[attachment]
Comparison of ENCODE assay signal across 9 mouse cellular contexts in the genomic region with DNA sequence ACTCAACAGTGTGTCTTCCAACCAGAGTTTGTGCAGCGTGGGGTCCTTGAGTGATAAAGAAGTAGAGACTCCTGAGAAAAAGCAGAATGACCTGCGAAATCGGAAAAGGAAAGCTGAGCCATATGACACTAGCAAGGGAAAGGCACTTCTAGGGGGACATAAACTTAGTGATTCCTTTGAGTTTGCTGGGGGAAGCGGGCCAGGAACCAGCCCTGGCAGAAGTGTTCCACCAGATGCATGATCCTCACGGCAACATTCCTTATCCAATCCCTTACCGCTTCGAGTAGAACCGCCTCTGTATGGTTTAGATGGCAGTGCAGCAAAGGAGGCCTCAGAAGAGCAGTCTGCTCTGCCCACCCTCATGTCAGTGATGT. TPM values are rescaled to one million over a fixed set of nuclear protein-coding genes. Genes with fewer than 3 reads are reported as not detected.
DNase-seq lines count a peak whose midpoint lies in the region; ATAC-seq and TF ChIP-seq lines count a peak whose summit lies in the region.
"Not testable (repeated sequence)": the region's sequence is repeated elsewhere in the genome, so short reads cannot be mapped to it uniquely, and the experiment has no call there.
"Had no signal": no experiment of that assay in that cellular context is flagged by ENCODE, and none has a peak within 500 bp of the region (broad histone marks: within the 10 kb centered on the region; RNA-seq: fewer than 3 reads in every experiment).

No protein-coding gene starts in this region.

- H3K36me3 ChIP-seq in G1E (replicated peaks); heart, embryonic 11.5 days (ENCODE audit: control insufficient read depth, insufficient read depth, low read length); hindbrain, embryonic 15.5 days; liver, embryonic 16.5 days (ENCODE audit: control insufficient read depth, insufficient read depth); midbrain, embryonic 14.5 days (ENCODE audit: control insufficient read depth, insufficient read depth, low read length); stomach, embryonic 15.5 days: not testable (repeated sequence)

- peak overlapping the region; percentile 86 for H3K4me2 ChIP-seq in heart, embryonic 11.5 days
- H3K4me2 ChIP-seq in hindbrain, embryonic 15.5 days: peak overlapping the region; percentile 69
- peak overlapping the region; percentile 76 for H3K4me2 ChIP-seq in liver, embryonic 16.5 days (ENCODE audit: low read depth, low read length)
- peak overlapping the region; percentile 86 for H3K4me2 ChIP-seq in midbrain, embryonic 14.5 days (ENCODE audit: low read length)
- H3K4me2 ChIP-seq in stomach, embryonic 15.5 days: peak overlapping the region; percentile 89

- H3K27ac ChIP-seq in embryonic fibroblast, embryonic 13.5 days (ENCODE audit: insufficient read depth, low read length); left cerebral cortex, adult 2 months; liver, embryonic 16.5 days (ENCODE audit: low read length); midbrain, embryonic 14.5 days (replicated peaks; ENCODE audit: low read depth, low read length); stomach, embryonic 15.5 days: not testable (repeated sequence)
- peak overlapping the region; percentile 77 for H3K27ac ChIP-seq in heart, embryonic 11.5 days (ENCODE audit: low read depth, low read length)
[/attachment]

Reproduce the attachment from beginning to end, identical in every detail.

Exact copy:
Comparison of ENCODE assay signal across 9 mouse cellular contexts in the genomic region with DNA sequence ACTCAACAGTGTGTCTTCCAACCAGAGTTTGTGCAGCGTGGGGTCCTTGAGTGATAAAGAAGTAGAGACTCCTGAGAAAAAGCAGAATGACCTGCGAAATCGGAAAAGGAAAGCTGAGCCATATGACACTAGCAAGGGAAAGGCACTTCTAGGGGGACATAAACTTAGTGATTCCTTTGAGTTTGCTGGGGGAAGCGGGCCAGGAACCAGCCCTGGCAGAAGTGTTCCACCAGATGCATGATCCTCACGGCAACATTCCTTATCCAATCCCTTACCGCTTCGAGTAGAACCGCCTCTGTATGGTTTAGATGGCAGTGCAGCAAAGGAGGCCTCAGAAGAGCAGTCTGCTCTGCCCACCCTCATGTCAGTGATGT. TPM values are rescaled to one million over a fixed set of nuclear protein-coding genes. Genes with fewer than 3 reads are reported as not detected.
DNase-seq lines count a peak whose midpoint lies in the region; ATAC-seq and TF ChIP-seq lines count a peak whose summit lies in the region.
"Not testable (repeated sequence)": the region's sequence is repeated elsewhere in the genome, so short reads cannot be mapped to it uniquely, and the experiment has no call there.
"Had no signal": no experiment of that assay in that cellular context is flagged by ENCODE, and none has a peak within 500 bp of the region (broad histone marks: within the 10 kb centered on the region; RNA-seq: fewer than 3 reads in every experiment).

No protein-coding gene starts in this region.

- H3K36me3 ChIP-seq in G1E (replicated peaks); heart, embryonic 11.5 days (ENCODE audit: control insufficient read depth, insufficient read depth, low read length); hindbrain, embryonic 15.5 days; liver, embryonic 16.5 days (ENCODE audit: control insufficient read depth, insufficient read depth); midbrain, embryonic 14.5 days (ENCODE audit: control insufficient read depth, insufficient read depth, low read length); stomach, embryonic 15.5 days: not testable (repeated sequence)

- peak overlapping the region; percentile 86 for H3K4me2 ChIP-seq in heart, embryonic 11.5 days
- H3K4me2 ChIP-seq in hindbrain, embryonic 15.5 days: peak overlapping the region; percentile 69
- peak overlapping the region; percentile 76 for H3K4me2 ChIP-seq in liver, embryonic 16.5 days (ENCODE audit: low read depth, low read length)
- peak overlapping the region; percentile 86 for H3K4me2 ChIP-seq in midbrain, embryonic 14.5 days (ENCODE audit: low read length)
- H3K4me2 ChIP-seq in stomach, embryonic 15.5 days: peak overlapping the region; percentile 89

- H3K27ac ChIP-seq in embryonic fibroblast, embryonic 13.5 days (ENCODE audit: insufficient read depth, low read length); left cerebral cortex, adult 2 months; liver, embryonic 16.5 days (ENCODE audit: low read length); midbrain, embryonic 14.5 days (replicated peaks; ENCODE audit: low read depth, low read length); stomach, embryonic 15.5 days: not testable (repeated sequence)
- peak overlapping the region; percentile 77 for H3K27ac ChIP-seq in heart, embryonic 11.5 days (ENCODE audit: low read depth, low read length)